The Post

Kiwis’ carbon offset shame

- John Anthony

Air New Zealand is boasting that the number of customers paying to offset its carbon footprint has increased by a third, however, it’s offsetting less than 1.5 per cent of the airline’s total carbon emissions.

Last week the national carrier said 35 per cent more customers chose to offset the carbon impact of their flights in the 2019 financial year compared to the previous year.

It said customers offset nearly 175,000 trips or 50,000 tonnes of carbon, which equates to 1.4 per cent of the more than 3.5 million tonnes of carbon dioxide Air New Zealand emits into the atmosphere every year.

The airline’s New Zealand customers offset only about 5 per cent of journeys booked online while those based in the United Kingdom were more than twice as likely to offset the carbon impact of their flights.

Aviation contribute­s about 2 per cent of total global CO2 equivalent emissions. Air New Zealand has a voluntary offset scheme where passengers buy carbon credits to offset its flights through its FlyNeutral programme.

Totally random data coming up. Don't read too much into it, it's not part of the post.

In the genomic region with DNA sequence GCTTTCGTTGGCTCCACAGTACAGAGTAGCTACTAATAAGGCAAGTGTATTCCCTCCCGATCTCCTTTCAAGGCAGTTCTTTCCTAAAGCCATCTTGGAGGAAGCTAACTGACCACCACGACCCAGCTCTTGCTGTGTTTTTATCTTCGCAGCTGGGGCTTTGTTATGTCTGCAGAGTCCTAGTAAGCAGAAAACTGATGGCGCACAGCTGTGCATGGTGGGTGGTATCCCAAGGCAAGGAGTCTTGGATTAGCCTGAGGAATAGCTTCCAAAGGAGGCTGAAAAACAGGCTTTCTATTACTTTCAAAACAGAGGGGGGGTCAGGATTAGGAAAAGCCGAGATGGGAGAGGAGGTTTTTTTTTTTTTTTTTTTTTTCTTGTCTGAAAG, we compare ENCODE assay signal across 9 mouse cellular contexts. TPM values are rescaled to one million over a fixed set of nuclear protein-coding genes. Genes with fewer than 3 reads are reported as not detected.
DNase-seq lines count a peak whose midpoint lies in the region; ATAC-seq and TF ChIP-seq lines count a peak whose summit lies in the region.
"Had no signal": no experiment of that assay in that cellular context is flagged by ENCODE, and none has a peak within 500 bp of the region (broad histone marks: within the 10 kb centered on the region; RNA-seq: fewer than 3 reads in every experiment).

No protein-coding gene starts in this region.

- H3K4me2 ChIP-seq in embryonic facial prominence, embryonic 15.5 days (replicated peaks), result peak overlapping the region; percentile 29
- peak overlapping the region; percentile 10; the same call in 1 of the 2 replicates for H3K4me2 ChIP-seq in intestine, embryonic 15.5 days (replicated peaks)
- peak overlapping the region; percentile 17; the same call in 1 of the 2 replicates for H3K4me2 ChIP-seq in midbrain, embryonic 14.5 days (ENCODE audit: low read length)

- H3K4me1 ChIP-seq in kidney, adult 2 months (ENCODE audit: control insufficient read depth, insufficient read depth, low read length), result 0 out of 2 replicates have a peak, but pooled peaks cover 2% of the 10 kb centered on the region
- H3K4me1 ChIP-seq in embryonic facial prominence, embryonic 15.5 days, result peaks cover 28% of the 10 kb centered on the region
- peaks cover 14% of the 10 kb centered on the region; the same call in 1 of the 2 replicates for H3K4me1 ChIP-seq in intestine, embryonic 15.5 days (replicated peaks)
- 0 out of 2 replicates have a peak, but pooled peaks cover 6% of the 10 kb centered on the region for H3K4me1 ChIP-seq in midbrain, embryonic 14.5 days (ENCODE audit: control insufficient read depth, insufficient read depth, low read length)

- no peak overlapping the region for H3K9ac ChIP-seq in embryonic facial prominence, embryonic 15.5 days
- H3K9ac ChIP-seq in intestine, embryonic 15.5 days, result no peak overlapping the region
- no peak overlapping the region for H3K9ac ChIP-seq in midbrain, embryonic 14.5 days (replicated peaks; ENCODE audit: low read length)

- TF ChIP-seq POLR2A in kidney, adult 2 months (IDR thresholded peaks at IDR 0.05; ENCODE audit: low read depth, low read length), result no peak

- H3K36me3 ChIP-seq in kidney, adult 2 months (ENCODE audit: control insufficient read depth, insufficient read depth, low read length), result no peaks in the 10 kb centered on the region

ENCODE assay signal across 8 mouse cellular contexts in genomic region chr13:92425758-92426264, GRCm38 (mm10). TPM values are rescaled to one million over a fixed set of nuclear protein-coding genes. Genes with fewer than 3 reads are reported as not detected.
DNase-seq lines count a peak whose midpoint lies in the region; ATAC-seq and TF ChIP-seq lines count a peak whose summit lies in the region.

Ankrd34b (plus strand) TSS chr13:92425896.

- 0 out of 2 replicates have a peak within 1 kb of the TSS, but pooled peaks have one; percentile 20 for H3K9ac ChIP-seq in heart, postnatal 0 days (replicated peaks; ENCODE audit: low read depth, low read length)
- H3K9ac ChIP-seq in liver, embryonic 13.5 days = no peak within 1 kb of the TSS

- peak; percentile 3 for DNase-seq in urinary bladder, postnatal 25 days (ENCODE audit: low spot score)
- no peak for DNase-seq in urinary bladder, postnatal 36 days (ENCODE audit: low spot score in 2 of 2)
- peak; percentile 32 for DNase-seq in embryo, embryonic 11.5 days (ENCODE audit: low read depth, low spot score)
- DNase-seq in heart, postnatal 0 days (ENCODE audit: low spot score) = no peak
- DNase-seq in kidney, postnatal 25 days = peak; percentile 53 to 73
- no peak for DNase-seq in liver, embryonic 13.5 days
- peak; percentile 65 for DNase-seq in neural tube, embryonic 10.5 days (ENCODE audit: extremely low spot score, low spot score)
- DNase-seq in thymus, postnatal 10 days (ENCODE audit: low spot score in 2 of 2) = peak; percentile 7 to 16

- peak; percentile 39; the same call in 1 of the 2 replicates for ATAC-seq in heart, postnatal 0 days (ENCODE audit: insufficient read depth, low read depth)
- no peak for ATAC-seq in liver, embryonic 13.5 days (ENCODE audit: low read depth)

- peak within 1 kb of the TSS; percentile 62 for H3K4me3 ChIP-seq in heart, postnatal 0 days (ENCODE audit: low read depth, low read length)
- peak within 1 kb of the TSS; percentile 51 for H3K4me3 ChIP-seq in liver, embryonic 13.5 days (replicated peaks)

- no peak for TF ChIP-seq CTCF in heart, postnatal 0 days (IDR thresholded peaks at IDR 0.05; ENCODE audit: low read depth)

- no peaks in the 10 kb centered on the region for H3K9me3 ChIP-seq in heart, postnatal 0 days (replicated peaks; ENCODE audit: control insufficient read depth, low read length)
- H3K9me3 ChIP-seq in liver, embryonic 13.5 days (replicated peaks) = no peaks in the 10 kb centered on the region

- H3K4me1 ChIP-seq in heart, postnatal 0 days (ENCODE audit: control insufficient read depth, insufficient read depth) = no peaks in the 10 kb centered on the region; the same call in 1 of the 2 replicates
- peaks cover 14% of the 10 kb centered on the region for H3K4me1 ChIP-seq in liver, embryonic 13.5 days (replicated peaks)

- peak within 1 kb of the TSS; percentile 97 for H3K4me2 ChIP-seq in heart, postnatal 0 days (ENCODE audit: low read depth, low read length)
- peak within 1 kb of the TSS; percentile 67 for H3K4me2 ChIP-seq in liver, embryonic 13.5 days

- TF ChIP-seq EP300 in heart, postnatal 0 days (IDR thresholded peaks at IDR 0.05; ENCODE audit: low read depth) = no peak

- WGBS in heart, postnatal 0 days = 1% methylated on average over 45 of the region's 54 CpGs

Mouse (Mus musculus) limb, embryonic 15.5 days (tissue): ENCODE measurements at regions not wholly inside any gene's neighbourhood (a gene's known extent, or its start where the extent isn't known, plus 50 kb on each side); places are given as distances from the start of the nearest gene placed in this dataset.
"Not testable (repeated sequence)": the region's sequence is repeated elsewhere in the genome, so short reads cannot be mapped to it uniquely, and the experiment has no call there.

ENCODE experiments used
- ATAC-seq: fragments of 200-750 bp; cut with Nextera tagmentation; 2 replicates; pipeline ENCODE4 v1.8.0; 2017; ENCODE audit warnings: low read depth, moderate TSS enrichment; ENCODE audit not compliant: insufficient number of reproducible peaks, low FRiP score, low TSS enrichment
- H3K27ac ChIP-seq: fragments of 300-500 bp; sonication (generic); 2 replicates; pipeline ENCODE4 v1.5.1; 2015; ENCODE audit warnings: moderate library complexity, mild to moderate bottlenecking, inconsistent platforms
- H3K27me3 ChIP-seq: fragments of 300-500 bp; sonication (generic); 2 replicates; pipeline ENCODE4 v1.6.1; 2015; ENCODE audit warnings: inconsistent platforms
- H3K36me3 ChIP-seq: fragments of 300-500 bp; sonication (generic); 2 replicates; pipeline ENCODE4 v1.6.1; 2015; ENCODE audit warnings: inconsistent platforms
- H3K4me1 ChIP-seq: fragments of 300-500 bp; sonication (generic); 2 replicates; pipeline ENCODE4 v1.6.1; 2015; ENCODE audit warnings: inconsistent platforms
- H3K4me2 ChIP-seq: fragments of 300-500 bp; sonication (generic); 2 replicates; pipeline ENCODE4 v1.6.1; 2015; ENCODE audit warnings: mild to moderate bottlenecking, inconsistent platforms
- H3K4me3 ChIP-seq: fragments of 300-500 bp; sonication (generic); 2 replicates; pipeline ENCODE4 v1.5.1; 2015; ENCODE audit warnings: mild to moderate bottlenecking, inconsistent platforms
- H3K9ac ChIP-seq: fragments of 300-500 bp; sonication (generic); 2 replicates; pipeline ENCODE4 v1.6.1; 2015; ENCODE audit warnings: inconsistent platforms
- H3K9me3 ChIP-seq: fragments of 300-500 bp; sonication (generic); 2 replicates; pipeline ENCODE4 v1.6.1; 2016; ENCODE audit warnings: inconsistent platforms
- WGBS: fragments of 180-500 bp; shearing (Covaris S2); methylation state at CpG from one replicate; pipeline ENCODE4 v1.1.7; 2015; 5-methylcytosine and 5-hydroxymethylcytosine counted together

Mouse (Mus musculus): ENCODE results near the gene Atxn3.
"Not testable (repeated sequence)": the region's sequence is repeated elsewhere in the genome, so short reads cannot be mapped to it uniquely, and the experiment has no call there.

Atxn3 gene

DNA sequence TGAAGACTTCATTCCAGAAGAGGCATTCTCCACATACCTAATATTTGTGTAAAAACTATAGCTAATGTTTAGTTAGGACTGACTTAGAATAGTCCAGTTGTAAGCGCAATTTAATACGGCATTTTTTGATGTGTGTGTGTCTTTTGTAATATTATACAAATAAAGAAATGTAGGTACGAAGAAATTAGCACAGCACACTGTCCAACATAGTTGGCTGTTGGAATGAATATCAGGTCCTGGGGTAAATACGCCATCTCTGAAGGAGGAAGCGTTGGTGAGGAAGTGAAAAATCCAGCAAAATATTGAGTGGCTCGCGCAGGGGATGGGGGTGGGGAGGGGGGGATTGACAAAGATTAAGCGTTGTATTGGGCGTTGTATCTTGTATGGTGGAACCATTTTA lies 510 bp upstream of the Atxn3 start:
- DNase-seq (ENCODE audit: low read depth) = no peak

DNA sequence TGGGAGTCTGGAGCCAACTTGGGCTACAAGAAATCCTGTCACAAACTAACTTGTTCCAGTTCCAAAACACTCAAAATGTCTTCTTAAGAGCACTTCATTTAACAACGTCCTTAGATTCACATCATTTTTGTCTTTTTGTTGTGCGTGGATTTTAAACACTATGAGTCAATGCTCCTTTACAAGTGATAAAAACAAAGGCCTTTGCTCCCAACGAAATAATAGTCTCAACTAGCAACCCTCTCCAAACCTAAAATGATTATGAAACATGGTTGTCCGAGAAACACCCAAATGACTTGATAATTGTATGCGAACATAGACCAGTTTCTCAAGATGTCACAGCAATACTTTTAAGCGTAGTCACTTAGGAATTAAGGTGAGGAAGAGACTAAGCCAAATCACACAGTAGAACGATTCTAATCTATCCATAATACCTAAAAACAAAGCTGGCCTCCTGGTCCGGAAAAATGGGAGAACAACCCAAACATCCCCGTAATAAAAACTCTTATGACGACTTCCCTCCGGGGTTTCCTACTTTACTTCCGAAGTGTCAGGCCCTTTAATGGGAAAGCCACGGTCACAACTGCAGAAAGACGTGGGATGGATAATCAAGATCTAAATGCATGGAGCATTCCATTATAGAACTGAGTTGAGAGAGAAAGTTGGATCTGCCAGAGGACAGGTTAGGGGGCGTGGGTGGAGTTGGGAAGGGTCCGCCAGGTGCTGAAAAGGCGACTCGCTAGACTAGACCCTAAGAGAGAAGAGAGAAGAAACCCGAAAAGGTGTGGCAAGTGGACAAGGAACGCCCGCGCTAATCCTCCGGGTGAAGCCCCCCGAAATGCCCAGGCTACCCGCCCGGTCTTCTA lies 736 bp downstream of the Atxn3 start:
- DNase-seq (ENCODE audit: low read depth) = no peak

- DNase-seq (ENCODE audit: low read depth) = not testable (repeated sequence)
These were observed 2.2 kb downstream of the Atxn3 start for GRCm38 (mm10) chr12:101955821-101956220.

The emissions for each flight are divided among the passenger seats on that flight. Each passenger can pay to offset the emissions caused by their share of the flight’s emissions.

A carbon credit represents one tonne of carbon emissions reduced. The current price is $22.66 per tonne of carbon.

The credits help fund emission reductions both in New Zealand and countries across Air New Zealand’s destinatio­n network.

Air New Zealand is one of the country’s largest climate polluters, contributi­ng to the equivalent of about 4 per cent of New Zealand’s total greenhouse gas emissions.

It offsets its domestic emissions through New Zealand’s Emissions Trading Scheme and in 2019 it will purchase and surrender emission units for 100 per cent of its domestic footprint.

Aviation consultant Irene King said that was one of the reasons New Zealand customers were unlikely to offset their carbon emissions when flying domestical­ly. They knew Air NZ was already paying to offset them through the ETS.

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